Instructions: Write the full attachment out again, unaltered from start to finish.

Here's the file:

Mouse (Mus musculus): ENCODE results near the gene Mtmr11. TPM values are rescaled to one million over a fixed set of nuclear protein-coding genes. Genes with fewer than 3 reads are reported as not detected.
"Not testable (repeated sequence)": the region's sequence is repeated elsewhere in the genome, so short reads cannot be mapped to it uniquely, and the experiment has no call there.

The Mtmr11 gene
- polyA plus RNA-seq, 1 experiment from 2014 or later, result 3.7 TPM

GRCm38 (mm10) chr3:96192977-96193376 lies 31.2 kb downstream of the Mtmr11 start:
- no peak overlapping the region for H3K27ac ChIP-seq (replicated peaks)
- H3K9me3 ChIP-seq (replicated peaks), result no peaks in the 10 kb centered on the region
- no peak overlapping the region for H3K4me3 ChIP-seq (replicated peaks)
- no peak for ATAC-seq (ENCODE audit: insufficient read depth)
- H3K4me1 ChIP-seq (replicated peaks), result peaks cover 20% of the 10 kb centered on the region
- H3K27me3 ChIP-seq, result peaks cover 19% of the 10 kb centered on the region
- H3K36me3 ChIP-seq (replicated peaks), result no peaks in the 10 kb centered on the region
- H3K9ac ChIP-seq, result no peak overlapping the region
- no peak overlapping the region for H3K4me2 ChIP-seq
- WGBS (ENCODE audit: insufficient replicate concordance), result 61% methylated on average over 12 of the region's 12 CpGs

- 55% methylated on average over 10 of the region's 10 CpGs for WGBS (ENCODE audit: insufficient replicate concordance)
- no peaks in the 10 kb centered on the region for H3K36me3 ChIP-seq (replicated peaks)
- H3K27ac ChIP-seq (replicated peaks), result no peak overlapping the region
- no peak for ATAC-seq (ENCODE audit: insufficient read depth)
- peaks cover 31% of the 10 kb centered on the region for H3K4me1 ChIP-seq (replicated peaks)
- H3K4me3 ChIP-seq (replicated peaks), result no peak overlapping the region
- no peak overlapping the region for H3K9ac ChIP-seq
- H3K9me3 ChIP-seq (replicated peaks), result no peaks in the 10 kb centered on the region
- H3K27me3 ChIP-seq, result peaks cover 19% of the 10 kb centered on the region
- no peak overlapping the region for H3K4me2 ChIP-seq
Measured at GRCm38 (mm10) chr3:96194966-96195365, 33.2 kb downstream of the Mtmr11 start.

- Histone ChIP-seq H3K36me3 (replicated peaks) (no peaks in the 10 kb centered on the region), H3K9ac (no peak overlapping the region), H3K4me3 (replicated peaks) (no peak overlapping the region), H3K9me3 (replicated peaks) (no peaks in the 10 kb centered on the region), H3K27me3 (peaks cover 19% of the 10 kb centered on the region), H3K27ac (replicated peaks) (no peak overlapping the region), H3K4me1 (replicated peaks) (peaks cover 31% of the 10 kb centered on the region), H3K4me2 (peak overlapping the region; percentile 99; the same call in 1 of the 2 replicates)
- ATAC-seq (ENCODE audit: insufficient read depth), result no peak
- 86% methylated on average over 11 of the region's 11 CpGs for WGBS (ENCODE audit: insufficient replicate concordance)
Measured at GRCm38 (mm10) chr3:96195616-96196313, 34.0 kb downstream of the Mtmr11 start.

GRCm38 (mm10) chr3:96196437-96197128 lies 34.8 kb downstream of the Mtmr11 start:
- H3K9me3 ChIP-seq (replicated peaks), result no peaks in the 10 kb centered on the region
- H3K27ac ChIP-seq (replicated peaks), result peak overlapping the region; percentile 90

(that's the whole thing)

Mouse (Mus musculus): ENCODE results near the gene Mtmr11. TPM values are rescaled to one million over a fixed set of nuclear protein-coding genes. Genes with fewer than 3 reads are reported as not detected.
"Not testable (repeated sequence)": the region's sequence is repeated elsewhere in the genome, so short reads cannot be mapped to it uniquely, and the experiment has no call there.

The Mtmr11 gene
- polyA plus RNA-seq, 1 experiment from 2014 or later, result 3.7 TPM

GRCm38 (mm10) chr3:96192977-96193376 lies 31.2 kb downstream of the Mtmr11 start:
- no peak overlapping the region for H3K27ac ChIP-seq (replicated peaks)
- H3K9me3 ChIP-seq (replicated peaks), result no peaks in the 10 kb centered on the region
- no peak overlapping the region for H3K4me3 ChIP-seq (replicated peaks)
- no peak for ATAC-seq (ENCODE audit: insufficient read depth)
- H3K4me1 ChIP-seq (replicated peaks), result peaks cover 20% of the 10 kb centered on the region
- H3K27me3 ChIP-seq, result peaks cover 19% of the 10 kb centered on the region
- H3K36me3 ChIP-seq (replicated peaks), result no peaks in the 10 kb centered on the region
- H3K9ac ChIP-seq, result no peak overlapping the region
- no peak overlapping the region for H3K4me2 ChIP-seq
- WGBS (ENCODE audit: insufficient replicate concordance), result 61% methylated on average over 12 of the region's 12 CpGs

- 55% methylated on average over 10 of the region's 10 CpGs for WGBS (ENCODE audit: insufficient replicate concordance)
- no peaks in the 10 kb centered on the region for H3K36me3 ChIP-seq (replicated peaks)
- H3K27ac ChIP-seq (replicated peaks), result no peak overlapping the region
- no peak for ATAC-seq (ENCODE audit: insufficient read depth)
- peaks cover 31% of the 10 kb centered on the region for H3K4me1 ChIP-seq (replicated peaks)
- H3K4me3 ChIP-seq (replicated peaks), result no peak overlapping the region
- no peak overlapping the region for H3K9ac ChIP-seq
- H3K9me3 ChIP-seq (replicated peaks), result no peaks in the 10 kb centered on the region
- H3K27me3 ChIP-seq, result peaks cover 19% of the 10 kb centered on the region
- no peak overlapping the region for H3K4me2 ChIP-seq
Measured at GRCm38 (mm10) chr3:96194966-96195365, 33.2 kb downstream of the Mtmr11 start.

- Histone ChIP-seq H3K36me3 (replicated peaks) (no peaks in the 10 kb centered on the region), H3K9ac (no peak overlapping the region), H3K4me3 (replicated peaks) (no peak overlapping the region), H3K9me3 (replicated peaks) (no peaks in the 10 kb centered on the region), H3K27me3 (peaks cover 19% of the 10 kb centered on the region), H3K27ac (replicated peaks) (no peak overlapping the region), H3K4me1 (replicated peaks) (peaks cover 31% of the 10 kb centered on the region), H3K4me2 (peak overlapping the region; percentile 99; the same call in 1 of the 2 replicates)
- ATAC-seq (ENCODE audit: insufficient read depth), result no peak
- 86% methylated on average over 11 of the region's 11 CpGs for WGBS (ENCODE audit: insufficient replicate concordance)
Measured at GRCm38 (mm10) chr3:96195616-96196313, 34.0 kb downstream of the Mtmr11 start.

GRCm38 (mm10) chr3:96196437-96197128 lies 34.8 kb downstream of the Mtmr11 start:
- H3K9me3 ChIP-seq (replicated peaks), result no peaks in the 10 kb centered on the region
- H3K27ac ChIP-seq (replicated peaks), result peak overlapping the region; percentile 90